a. By answering a question in new or greater detail
b. By elaborating on a classmate’s specific comment
c. By explicating passages not mentioned in class
d. By expanding on an essential question of the unit
e. Etc. —there are many ways to earn more points

As always, you should speak to me or send me an email if you need clarification.  Remember, there are no traps or trapdoors here; the way forward is clear, but it requires you to start walking.

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Your hard copy of this general commentary will be paired with the following spreadsheet:

Find your student number in the left column. Then move to the far right; your content score tells you how effectively you responded to the prompt overall in terms of our general rubric. More on this in a moment. Next to the content score is a column indicating any bonus credit earned. If you followed the MLA requirements exactly, turned your essay in on time, and uploaded it to Turnitin, you were given 50/50 bonus points. If you failed in any of those areas, you received no penalty (i.e., no zero), but there is no bonus.

In between your student number and these scores is a very brief set of comments about your particular paper. These comments do not address every aspect of your paper; instead, they touch on key strengths and weaknesses. Here is a key to the abbreviations used:

  • D=detail, specifics, evidence
  • D/novel=specifics from the novel
  • A1=arrangement, organization, paragraphing
  • M=meaning, analysis, insight
  • A2=intro, approach, and thesis statement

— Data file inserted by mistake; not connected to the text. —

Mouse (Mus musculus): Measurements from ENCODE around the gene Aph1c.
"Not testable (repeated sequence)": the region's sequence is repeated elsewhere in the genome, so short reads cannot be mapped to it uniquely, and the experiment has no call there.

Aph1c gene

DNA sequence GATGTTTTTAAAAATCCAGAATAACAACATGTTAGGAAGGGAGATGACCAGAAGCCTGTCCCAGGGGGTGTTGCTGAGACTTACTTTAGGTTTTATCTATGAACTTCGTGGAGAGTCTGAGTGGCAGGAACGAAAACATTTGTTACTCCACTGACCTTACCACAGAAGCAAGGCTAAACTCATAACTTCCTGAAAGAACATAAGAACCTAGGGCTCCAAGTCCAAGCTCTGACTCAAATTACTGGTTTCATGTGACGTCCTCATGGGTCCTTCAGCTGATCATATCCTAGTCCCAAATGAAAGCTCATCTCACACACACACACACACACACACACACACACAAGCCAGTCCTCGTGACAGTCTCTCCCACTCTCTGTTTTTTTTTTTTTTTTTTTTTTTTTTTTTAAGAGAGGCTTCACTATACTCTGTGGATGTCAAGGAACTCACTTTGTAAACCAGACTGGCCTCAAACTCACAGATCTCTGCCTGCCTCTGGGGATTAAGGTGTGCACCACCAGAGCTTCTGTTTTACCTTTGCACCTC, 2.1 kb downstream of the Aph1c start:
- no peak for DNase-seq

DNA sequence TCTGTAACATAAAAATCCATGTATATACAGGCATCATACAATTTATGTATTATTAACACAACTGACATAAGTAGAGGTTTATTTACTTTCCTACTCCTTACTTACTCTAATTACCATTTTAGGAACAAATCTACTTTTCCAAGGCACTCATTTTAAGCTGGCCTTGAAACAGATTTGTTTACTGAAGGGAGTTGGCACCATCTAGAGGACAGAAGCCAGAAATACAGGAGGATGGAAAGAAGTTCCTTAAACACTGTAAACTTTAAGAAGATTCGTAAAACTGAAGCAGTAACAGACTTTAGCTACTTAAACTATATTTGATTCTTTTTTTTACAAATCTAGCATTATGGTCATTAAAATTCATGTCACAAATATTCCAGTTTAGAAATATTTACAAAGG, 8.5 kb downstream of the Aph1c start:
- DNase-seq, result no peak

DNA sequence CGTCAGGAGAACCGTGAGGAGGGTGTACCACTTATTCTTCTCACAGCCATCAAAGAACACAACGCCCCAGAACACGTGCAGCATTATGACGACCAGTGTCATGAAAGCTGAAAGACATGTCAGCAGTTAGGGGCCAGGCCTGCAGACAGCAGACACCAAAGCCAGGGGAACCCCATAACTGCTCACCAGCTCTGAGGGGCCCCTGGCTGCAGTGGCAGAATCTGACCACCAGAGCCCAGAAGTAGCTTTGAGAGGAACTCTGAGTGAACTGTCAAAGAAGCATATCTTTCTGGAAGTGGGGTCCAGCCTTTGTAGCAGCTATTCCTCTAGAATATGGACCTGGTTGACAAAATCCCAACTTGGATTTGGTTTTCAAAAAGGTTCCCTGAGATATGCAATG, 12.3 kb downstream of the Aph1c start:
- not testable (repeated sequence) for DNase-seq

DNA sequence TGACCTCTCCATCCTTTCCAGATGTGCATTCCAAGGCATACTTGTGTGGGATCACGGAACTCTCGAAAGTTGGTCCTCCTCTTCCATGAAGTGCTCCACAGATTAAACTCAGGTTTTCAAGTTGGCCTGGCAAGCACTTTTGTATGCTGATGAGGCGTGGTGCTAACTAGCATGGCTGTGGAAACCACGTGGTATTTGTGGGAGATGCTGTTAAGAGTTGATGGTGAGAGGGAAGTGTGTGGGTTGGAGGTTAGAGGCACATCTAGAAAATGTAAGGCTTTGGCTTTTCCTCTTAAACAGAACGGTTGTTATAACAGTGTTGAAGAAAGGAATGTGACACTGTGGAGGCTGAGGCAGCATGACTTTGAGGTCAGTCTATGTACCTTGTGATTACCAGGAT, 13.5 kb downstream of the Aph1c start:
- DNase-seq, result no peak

• G=grammar and mechanics
  • E=ending, conclusion
  • S=style and voice, especially word choice and sentence variety

Some of you will also receive individualized commentary over the next few days. Regardless, you may schedule a conference with me before, during, or after school to workshop your writing or review this commentary. In general:

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Before the general commentary, a note on the classes held on 3/9, 3/10, and 3/11: For these three periods, you were asked to commit to 35 minutes of focused, individualized work; you were given directions and feedback at the start of the class; and the remaining period was spent completing the steps of the comparative essay, with the opportunity to conference with your teacher.  You were allowed to attack the prompt from a few directions.  You were required, regardless of your chosen focus, to work without pause.  You were not permitted to pack up early, drift into daydreams, or distract your peers.  And if you finished with 35 minutes of unmitigated productivity, two things happened:

  1. You went into the weekend much better equipped to finish the comparative essay before its 3/21 deadline
  2. You received 50/50 points in the gradebook per day